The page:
I have an interdisciplinary background in Transportation, Computer Science and Information Technology. My main expertise are: Big Data Analytics, Large-Scale Optimization, Public Transport, Demand Management, and Shared Mobility. My general area of research is at the intersection of optimisation, machine learning, and computer simulation. Under the umbrella of buzz words ‘big data’, ‘IoT’, and ‘sharing economy’, my research focuses on the inference (understand), prediction (inform) and optimisation (design), through the integration of novel data sources, mostly from connected devices or infrastructures, into mathematical learning models.
Accelerating the adoption of technological advances as the foundation for innovation is an important means to increase public transport appeal and hence, its use as the preferred mode will be directly related to reducing congestion in urban areas. Technological advances include mobile sensors (e.g., smart card, WiFi) that allow the collection of diverse data and direct customer communications. This data supports the development of customer-centric performance metrics, measures of equity and inclusion to inform policy, and information for better planning of operations and services. Technological advances also include the new on-demand services (e.g., Uber, DiDi) that currently impact ridership of public transport. However, they also offer opportunities for improving public transport accessibility via partnerships. In this context, leveraging on my interdisciplinary background (IT, Computer Science and Transportation), my research activities in this area center around transforming public transport using technology as a new foundation in operations, planning and control, and designing mobility-as-a-service platform for innovation in multimodal service delivery.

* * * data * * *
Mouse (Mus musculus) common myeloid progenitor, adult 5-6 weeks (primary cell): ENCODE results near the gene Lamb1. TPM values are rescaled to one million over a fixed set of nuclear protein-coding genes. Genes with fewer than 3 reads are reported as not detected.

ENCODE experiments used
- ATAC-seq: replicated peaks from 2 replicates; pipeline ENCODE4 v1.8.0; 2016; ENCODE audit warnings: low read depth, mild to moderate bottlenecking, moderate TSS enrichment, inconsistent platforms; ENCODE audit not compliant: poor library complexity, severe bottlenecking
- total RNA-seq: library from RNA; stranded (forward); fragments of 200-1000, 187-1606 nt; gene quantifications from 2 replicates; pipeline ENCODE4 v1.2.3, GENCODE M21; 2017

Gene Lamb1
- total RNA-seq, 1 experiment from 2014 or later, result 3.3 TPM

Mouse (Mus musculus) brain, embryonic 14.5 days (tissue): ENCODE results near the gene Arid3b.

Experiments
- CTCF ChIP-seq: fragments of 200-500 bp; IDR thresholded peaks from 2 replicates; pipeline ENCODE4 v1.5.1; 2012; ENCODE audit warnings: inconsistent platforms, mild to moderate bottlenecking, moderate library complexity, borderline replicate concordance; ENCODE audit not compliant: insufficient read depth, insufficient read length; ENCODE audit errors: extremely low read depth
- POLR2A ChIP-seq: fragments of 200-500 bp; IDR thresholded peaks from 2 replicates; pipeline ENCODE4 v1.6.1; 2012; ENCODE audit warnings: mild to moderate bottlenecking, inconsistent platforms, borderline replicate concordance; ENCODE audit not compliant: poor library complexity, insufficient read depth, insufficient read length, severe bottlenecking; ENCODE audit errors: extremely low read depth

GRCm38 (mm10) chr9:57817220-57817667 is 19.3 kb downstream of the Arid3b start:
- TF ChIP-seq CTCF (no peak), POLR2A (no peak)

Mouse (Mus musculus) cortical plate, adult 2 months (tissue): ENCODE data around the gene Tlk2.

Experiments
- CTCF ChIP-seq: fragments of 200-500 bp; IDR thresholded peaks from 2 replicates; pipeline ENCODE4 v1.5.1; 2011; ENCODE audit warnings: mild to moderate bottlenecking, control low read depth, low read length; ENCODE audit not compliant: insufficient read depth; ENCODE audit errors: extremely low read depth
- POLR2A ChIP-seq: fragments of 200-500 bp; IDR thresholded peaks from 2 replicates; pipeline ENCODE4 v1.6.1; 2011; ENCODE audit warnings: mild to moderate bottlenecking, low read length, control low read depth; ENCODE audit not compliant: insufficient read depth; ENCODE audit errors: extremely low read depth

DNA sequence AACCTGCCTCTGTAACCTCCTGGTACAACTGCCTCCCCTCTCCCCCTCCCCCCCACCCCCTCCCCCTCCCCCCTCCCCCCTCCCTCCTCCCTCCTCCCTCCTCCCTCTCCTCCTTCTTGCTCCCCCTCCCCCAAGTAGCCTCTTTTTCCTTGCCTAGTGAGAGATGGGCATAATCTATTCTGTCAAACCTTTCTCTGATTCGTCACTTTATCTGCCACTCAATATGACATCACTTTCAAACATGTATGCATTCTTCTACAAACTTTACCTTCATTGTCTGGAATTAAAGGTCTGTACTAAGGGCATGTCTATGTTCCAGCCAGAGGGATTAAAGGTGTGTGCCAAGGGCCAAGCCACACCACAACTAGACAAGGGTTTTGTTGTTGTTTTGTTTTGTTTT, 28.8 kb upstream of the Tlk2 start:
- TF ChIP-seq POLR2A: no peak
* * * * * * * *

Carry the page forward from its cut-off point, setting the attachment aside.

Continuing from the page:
New vehicle technologies (e.g., connected, autonomous vehicles), emerging service models (e.g., on-demand shared mobility,) and innovative mobility concepts (e.g., mobility as a service) constitute the primary sources of ongoing and future changes in mobility landscape. They offer the promise to improve flexibility and accessibility, however not the certainty of delivering better services, liveable and sustainable cities. The uncertainty rests not only on technologies but also on users (needs, ownership) and policies, as well as where the balance between new services and private car use may settle. In light of these requirements, my research vision aims at exploring opportunities and designing services to shape how the future mobility system together with travel demand management (TDM) and information provision could potentially deliver better and sustainable urban mobility solutions.